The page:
Cutting red tape for growth

8th September, 2004

This piece, eventually signed by World Bank President James Wolfensohn, explains some of the findings of the Doing Business project.

By James D. Wolfensohn, President, World Bank Group

WASHINGTON – A year ago, the World Bank Group published the Doing Business report, measuring for the first time the burdensome regulations and weak property rights in many poor countries that stifle the growth of a vibrant business sector.

With the publication this week of the second Doing Business report, we can see that significant changes have been occurring in the developing world over the past 12 months in this critical area. For example, the number of new businesses founded in Ethiopia last year leapt by almost 50 per cent. It may seem a miracle, but the reason is no mystery: the Ethiopian government cut the cost of setting up a new business by nearly eighty per cent, or about four years’ salary. Turkey and Morocco also simplified their procedures and saw the number of start-ups grow by around 20 per cent.

Obviously, making it easier for entrepreneurs to start new businesses is good for growth. The same seems to be true for the other activities the report tracks, which include trading property, ease of hand allowing the use of collateral to get credit. It should come as no surprise that countries with streamlined, efficient regulation of these areas enjoy higher growth.

What is less obvious, but just as important, is that inefficient regulations hurt vulnerable people. In too many of the 145 countries covered by our research, restrictive laws exclude women and young workers from the labor market. Unrealistically high minimum wages mean that unskilled workers can only work in the informal sector—the black market—without paying taxes or enjoying any protection. Attempts to enforce “jobs for life” make employers very reluctant to take a chance on new workers, especially women. In contrast, countries with more flexible rules have many more women in the private sector workforce and much lower youth unemployment.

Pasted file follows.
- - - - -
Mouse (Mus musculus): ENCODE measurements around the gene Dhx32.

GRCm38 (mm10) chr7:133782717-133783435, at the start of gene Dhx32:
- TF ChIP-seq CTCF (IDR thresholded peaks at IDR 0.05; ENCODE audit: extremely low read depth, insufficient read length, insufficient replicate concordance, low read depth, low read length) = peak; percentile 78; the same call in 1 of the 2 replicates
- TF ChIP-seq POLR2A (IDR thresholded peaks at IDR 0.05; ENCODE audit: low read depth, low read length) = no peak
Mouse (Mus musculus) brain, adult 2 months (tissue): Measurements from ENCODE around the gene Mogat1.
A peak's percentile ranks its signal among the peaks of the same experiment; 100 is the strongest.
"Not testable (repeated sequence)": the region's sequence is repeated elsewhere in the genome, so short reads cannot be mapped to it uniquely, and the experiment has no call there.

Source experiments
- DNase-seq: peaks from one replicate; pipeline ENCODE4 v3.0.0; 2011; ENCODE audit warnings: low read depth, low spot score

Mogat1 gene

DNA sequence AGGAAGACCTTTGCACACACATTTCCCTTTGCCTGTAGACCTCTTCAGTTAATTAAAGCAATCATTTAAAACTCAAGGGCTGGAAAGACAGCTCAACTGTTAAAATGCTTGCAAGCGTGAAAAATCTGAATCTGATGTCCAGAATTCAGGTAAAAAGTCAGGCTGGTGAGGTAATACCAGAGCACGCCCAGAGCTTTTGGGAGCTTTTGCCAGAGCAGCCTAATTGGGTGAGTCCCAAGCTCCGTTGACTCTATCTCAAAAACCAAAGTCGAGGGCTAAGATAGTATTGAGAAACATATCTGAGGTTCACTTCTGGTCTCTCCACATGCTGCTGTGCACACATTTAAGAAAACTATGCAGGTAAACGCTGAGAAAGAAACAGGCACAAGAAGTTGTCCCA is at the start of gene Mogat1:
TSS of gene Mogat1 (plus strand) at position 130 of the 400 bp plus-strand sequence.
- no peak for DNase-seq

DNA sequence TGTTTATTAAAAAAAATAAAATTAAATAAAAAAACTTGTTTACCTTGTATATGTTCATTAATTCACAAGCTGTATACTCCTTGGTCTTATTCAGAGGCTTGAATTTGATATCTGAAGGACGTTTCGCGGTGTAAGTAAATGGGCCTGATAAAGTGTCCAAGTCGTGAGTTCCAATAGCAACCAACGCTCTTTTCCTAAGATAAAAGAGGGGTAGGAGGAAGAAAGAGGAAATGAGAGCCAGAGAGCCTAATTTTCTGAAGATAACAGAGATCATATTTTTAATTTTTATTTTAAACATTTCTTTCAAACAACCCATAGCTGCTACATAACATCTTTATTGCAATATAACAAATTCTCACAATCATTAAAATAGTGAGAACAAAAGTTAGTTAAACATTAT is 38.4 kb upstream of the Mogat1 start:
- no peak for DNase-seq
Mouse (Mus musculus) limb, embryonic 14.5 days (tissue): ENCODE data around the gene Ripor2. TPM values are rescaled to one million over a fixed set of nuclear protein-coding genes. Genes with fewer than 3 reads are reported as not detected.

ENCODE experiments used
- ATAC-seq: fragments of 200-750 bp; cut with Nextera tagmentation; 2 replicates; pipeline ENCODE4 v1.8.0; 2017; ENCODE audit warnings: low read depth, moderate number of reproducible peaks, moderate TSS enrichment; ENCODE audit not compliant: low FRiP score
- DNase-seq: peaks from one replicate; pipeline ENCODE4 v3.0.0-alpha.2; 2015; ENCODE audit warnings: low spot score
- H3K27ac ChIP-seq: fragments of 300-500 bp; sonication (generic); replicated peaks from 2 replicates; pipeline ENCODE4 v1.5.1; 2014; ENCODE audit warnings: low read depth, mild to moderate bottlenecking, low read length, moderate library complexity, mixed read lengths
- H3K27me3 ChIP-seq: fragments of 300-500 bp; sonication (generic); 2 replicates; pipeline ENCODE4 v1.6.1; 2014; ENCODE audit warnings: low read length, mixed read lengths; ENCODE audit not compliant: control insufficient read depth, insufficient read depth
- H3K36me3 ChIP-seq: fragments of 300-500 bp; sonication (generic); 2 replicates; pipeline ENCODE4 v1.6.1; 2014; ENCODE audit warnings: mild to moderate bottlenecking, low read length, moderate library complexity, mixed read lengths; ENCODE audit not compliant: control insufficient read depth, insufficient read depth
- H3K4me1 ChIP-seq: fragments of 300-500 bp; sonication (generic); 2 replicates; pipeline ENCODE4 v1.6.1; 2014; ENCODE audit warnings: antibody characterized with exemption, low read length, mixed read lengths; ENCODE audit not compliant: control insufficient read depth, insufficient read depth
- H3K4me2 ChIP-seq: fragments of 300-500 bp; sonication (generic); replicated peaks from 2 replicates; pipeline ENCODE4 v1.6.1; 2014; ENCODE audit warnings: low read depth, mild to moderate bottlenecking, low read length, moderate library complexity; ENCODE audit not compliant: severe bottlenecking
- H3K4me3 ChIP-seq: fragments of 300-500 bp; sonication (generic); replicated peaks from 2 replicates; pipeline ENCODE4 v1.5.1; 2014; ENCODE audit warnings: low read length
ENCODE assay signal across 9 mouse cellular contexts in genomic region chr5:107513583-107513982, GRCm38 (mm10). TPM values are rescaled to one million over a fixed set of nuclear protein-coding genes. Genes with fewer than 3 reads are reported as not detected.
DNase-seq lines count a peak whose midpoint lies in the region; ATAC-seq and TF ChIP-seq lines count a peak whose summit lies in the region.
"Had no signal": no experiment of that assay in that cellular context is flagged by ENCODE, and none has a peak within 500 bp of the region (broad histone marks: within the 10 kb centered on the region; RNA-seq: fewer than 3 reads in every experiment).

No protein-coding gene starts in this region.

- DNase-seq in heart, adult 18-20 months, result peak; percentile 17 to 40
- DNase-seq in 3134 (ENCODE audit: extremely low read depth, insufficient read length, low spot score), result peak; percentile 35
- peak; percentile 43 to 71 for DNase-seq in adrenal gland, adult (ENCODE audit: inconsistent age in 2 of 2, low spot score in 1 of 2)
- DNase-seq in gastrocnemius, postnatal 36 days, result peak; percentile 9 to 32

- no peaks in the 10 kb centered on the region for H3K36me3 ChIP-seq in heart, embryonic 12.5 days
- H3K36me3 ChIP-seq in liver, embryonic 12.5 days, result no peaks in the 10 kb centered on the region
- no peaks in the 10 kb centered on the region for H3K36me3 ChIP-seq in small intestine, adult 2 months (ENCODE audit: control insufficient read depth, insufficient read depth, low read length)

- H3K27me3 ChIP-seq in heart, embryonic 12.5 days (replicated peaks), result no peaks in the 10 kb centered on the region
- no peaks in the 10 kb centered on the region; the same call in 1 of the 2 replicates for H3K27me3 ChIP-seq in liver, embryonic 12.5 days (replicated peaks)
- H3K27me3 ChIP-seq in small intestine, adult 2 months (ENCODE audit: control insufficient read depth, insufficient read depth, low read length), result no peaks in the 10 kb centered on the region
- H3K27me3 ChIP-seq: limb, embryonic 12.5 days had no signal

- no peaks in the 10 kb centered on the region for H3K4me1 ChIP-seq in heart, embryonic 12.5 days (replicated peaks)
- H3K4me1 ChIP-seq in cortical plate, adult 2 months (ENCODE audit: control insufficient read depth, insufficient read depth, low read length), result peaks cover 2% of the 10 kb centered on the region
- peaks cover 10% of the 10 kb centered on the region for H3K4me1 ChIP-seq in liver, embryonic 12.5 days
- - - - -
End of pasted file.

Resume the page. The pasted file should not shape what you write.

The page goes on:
Stronger property rights also benefit the poor. For example, when creditors have stronger legal rights, they provide more loans. Everybody benefits, but the effect is larger and more significant for the smallest firms. Similarly, when countries provide efficient property registration, all types of firms report that their rights are better protected, but small firms enjoy the greatest benefits.

Many countries doxycycline aspire to protecting the poor, but it is a myth that heavy, bureaucratic regulations achieve this goal. Norway, Sweden, Denmark or Finland are all on our list of the twenty countries with the simplest business regulation. They regulate where it counts: protecting property rights and providing social services. They have found that workers, investors and even the tax authorities can all be looked after without reams of red tape.

Nor are efficient regulations the exclusive preserve of rich countries. Lithuania, Slovakia, Botswana and Thailand are also on our top 20 list. This year’s Doing Business report shows that countries like India, Poland, Slovakia and Colombia found ways to simplify business regulations, strengthen property rights, or make it easier for businesses to raise capital.

We have also discovered and documented dozens of proven reforms which have worked for rich and poor countries alike. Ethiopia’s dramatic success was achieved by abolishing an unnecessary requirement to publish notices of incorporation in the newspapers. Tanzania’s bankruptcy courts work much better now they are staffed with specialist judges. Thailand now allows entrepreneurs to start business without paying in minimum capital. Most of these reforms quickly pay for themselves – and for lower taxes or better public services.

Since the solutions are sometimes so simple, it is frustrating to see that businesses in the poorest developing countries face three times the administrative costs and nearly twice as many bureaucratic procedures and delays than their counterparts in the industrialized countries. In effect, the countries that most need entrepreneurs to create jobs and boost growth – the poorest countries – put the most obstacles in their way.

For people striving to start or grow a business, last year was a good year in the 58 countries which measurably improved some aspect of their business environment. It is just a shame that more of the 58 were not poor countries, rather than rich countries fine-tuning systems which already work well. We hope that the poor countries which have demonstrated simple, successful reforms become a lesson and an inspiration to many others.

Strong property rights – and effective, simpler regulation – do not arise from miracles, of course. They occur when countries measure their red tape, sharpen their reform scissors, and clear the way for average citizens to participate in the economic life of the nation.

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